|The Writing Life: When the Story Stalls
||[Apr. 21st, 2015|01:17 am]
Sometimes a book stalls because the writer's done something that derailed it, or didn't do something to keep it going. I experience stall-effect in the middle of almost every book, so now I expect it (hope it won't appear, but am not panicky when it does.) Doesn't mean I've lost my talent, can't write again, have utterly failed, etc, etc. It's a part of the way my brain interacts with Story-space, and it means some serious work (not wishful thinking) to figure out what I did or did not do *this* time.
Well, this time what I did was go blasting ahead where I knew things were going, trailing a cloud of necessary secondary characters for whom I'd produced some minimal background. They were holding me back, when I started the book, so I wrote ahead of my understanding of them. I start books in a rush--need to get into them quickly, well in, before coming up for air and thought. And then came to the point where all these secondary characters basically sat there, a row of plastic dolls, for me to move around in Story-space. Only that's not acceptable. Secondaries are not puppets; they need to be seen and felt to be acting out of their own reasonable motivations. "Why won't you DO things?" I asked. Little glass eyes stared back.
When I first started writing, a character turning from live to plastic scared me a lot. I hadn't developed any tools to do anything but toss out that one and make up another. Experience is a big help, if and only if I don't let the fear take hold ("I'm getting old now...maybe it's all going away, the ability to make up characters that come alive..." ) One useful tactic starts by picking two or three at a time and getting them to argue with each other. These are not conversations for the book; I'd be surprised if more than a few of them ended up there. They're group psychotherapy for plastic doll-itis. From their brief bios, I pick a situation in which they'd disagree, and then shove in a battery (authorial fingers on the keyboard) and see if they start moving on their own. And they began to. Better backstories on them gradually softened their plastic and made it more like flesh. Faces had expression--changing expression. I already knew some of their triggers and hot buttons--now to push hard on those. The printout of the Character Bios file acquired scribbled notations in the margins and running around the back, as more and more characters woke up.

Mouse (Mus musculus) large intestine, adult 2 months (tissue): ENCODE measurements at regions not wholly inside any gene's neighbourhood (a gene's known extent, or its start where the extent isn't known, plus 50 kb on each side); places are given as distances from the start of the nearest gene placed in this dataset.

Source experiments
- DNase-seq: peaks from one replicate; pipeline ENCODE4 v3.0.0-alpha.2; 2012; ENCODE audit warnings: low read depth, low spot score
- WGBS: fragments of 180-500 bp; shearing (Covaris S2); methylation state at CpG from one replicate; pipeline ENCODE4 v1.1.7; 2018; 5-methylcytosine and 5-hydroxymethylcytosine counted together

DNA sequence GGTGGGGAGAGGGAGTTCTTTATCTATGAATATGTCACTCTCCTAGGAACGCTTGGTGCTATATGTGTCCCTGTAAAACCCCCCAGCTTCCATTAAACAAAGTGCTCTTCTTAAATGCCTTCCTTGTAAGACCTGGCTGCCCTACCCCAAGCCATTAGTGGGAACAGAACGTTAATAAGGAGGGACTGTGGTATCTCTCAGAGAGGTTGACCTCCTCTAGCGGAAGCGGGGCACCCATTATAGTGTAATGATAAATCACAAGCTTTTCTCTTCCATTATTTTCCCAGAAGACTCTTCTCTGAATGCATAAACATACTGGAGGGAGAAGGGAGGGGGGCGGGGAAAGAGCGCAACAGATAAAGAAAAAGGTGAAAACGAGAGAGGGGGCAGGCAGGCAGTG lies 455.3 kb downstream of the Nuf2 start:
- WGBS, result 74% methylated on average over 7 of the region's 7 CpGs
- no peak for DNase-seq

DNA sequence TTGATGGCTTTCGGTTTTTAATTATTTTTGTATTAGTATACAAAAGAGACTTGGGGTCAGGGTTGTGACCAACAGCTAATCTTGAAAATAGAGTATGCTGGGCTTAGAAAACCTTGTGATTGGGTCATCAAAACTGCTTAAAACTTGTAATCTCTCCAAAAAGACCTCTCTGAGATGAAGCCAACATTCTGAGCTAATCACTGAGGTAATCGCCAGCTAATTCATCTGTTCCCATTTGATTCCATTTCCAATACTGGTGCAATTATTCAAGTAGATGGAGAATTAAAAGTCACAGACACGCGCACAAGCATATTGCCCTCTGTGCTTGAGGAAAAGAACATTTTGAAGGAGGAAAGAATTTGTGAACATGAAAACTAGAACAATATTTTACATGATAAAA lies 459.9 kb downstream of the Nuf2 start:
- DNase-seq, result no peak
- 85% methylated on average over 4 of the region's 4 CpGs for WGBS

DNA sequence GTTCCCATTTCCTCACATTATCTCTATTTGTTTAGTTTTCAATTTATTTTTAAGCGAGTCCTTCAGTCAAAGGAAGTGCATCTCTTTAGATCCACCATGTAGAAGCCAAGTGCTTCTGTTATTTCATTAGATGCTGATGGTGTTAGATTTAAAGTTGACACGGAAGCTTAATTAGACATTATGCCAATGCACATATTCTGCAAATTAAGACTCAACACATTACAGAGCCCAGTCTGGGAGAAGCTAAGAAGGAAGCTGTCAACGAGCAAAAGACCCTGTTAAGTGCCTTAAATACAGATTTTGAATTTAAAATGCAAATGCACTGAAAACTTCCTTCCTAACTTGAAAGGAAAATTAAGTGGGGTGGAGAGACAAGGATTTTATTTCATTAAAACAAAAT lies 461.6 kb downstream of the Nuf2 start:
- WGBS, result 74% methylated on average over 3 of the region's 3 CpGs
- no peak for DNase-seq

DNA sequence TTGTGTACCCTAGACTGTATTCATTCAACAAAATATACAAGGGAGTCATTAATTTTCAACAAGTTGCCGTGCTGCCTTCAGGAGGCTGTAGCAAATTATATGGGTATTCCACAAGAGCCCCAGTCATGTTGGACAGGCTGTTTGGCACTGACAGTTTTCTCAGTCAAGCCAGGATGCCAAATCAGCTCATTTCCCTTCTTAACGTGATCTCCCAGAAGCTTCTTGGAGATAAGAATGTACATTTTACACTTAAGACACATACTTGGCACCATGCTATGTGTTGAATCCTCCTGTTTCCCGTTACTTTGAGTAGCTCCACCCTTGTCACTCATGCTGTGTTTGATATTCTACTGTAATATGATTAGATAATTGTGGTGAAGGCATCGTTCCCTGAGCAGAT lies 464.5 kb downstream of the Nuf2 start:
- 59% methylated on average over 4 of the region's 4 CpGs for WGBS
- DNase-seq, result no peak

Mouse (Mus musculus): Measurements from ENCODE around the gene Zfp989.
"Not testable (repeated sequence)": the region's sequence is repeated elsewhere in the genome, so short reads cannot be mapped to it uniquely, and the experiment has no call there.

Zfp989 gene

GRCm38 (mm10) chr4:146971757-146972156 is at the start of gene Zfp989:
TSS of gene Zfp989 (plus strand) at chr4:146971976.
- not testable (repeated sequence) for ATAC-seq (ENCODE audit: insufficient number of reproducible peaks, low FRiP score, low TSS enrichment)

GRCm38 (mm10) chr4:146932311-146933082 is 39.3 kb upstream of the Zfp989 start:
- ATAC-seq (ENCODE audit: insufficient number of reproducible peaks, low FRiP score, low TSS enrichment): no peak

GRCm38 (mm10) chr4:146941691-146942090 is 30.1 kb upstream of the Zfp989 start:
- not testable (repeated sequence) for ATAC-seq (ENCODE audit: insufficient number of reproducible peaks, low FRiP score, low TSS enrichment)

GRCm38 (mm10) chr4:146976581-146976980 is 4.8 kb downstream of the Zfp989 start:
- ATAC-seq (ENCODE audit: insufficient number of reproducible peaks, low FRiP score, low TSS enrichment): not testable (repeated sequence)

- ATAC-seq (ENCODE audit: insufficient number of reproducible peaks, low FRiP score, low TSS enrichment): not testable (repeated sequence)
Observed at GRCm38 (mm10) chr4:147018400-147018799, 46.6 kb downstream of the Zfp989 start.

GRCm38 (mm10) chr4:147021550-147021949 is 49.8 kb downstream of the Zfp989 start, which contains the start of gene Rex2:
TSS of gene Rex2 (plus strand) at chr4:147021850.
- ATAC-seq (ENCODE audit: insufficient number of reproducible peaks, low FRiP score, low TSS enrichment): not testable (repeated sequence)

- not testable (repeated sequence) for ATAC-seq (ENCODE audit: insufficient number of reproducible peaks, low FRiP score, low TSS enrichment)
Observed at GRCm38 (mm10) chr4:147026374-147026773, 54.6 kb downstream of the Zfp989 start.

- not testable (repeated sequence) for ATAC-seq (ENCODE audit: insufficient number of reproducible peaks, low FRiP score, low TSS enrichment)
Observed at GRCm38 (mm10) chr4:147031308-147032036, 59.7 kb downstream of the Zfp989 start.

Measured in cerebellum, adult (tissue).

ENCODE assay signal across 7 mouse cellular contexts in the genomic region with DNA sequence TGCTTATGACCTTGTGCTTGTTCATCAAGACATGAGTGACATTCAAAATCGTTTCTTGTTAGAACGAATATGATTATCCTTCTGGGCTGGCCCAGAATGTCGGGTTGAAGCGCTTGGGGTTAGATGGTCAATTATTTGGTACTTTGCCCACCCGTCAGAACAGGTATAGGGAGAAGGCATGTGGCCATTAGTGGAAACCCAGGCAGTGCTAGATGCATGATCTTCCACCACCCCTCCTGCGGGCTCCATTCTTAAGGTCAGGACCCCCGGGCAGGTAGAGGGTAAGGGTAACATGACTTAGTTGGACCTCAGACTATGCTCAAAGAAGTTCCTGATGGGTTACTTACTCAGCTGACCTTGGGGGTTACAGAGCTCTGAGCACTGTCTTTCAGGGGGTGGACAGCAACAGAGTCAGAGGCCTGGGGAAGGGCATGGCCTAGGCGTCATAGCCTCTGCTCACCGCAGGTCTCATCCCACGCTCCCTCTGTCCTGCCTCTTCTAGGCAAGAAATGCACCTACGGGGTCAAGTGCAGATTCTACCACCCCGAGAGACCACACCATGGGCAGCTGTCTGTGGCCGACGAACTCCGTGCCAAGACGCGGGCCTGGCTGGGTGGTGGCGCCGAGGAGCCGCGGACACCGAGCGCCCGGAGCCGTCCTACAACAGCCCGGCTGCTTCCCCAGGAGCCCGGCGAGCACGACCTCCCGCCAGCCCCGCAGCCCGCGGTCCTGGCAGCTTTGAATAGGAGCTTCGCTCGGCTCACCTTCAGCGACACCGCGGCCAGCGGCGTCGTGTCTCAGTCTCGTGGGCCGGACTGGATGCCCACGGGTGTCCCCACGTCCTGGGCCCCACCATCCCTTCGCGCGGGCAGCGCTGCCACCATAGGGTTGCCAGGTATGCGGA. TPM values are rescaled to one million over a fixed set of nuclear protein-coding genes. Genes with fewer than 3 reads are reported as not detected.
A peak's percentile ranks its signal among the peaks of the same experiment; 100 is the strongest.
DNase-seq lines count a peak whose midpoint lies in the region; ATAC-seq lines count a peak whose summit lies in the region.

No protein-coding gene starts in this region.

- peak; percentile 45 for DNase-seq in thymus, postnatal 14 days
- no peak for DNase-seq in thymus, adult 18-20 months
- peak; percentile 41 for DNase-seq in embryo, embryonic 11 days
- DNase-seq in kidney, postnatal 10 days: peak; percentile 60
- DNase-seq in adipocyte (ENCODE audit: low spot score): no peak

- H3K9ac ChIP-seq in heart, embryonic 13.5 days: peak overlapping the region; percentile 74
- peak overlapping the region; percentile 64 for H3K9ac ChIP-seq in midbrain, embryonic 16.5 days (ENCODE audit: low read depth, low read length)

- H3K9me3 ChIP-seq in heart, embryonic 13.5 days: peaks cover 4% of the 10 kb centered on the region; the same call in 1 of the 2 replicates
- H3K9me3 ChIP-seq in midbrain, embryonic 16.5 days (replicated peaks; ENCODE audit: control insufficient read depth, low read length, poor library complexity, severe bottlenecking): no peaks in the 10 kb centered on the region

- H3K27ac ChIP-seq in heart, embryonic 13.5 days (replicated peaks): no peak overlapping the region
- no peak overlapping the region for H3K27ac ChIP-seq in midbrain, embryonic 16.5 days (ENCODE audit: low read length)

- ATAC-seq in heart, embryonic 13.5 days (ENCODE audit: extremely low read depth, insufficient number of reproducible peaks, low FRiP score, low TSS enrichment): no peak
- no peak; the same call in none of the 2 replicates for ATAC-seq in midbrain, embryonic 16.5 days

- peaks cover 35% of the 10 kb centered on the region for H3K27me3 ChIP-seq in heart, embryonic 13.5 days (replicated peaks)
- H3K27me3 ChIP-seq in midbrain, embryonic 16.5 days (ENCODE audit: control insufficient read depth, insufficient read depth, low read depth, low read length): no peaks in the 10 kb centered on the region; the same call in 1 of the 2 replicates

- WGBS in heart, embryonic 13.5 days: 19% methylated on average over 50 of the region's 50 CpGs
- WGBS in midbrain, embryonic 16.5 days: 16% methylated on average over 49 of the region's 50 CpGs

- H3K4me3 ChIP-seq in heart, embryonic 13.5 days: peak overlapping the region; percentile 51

The whole book began to inch forward, a bit stickily. Still not moving smoothly, though moving. Hmmm. When my friend Karen was visiting, we talked about the book, of course, and I mentioned a branch point I was still not certain of. She asked exactly the right question to make me look harder at someone who--I thought--had already been very well defined in the first pages, and was OK to roll on...but wasn't. What, she asked, was J's value to protagonist and to someone else who cannot be specified yet? The question stabbed the inside of my brain like a searchlight, pointing out what wasn't there. This secondary has a crucial part at the point where the book is now (and it's hard to write *about* this without letting spoilers out of the bag...so if it seems a big vague, that's why) and without more internal reality, that would not work.